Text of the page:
And how utterly wonderful that in the year that has been 2020 we are reminded once again of a story that is remarkable in its attempt to tell us about who we are and how we might expect to live and move and have our being while we are on this earth.
In our story, Luke imagined that God came into human history as a poor, innocent, homeless baby born into a world where there was more than enough cruelty, abuse, violence and war. A world sharply divided between rich and poor, the powerful and the powerless. In short, Luke imagined glory in the lowest, a God of small things, a God who was made manifest in the extraordinary, ordinary events of human life like birth and death.
Luke’s world was not unlike the world we live in today. A world that knows violence and oppression, terror and injustice; a world in which God is present to us in extraordinary and ordinary ways.
Christmas reminds us that God comes into the world of injustice and human suffering and violence, not as a conquering hero or as the ruler of a mighty empire. God entered the world through a humble human event, as a baby born in a stable. God is present and made real to us in the midst of our borning, our living, our dying. God is not off in a galaxy somewhere, remote, removed and distant. God is real, intimate and caring, as close to us as the next human being and as deep within us as our own breath.
This Christmas, expect God’s coming at any time, in anything that is beautifully and simply human: in the birth of a baby, through the extraordinary efforts of ordinary people working for peace and unity rather than discord and hate, to refugees finding welcome in a new country to call home and the partnerships created with these families in the name of love and friendship, in frontline workers in full PPE working in extraordinary conditions and still giving humanity in the most desperate of situations, in a handwritten card expressing care and goodwill, and wherever love is shared and hope is passionately expressed, and compassion given and received.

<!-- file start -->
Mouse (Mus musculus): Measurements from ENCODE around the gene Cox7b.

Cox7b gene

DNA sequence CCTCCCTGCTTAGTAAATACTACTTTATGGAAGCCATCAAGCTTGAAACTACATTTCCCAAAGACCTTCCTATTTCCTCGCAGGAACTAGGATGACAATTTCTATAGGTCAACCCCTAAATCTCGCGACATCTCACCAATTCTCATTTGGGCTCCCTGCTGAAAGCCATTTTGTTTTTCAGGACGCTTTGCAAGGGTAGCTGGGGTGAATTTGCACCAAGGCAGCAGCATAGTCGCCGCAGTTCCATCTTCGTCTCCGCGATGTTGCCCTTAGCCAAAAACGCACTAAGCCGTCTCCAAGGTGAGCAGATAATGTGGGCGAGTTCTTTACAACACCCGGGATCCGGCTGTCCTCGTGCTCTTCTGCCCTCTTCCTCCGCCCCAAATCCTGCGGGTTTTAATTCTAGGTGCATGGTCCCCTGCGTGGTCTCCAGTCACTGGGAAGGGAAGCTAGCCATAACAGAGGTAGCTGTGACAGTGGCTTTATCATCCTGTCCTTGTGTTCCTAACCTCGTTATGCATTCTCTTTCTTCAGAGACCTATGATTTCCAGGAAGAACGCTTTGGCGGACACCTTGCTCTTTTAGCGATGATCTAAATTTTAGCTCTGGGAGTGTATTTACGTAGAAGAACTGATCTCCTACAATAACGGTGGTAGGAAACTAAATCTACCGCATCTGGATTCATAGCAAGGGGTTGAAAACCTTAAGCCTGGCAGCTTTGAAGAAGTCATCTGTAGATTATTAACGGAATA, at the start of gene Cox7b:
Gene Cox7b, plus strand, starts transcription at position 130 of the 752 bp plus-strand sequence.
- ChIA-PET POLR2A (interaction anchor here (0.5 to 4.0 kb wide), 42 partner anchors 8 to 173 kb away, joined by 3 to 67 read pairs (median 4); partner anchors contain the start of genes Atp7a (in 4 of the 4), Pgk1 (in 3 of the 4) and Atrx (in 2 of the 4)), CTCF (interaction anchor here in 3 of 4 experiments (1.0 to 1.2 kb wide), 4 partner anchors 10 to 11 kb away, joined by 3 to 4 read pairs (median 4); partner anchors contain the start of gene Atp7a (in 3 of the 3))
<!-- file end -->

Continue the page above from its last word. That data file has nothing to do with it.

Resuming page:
I may have started out this season with some lament and low expectations. But secretly, I have very high ones for who we are and how we can live on this sacred land, the world. I hope that even in what looks like a very different Christmas for us all, that we hear the invitation to open our hearts and our lives to the love of God born among us again this holy night. I hope that we will pray for peace and work for it in the name of and for the sake of the Prince of Peace. I hope we will remember and pray for those in need, those whom we do not know, those who seem different from us, those who challenge us in such ways that will not remove us from them, but help us to see embodied in their lives, the holy, and the possible.
That is my Christmas 2020 wish.
In this very different kind of Christmas, perhaps we can do that which Mary found the courage to do. We can rejoice in Christ’s coming no matter what. Deprive us of time with family and friends; deprive us of the choirs of angels; deprive us of the comforts of certainty and expected health – and yet we will rejoice. There is power in knowing that the incarnation of love not only wasn’t impeded by the circumstances, but thrived in the midst of the pain, sorrow and suffering of humanity.
The Christ child whom we worship will be as ever present to us as in past years when circumstances warranted happier occasions. But our love for this child, and for each other, will not be diminished. It is that love after all is said and done, that is the cause of our delight.
May you make this night, this Christmas, this season – your own witness to the ordinary and extraordinary joys God gifts us even in this time.
Christmas blessings to you and yours. Merry Christmas. Thanks be to God. Amen.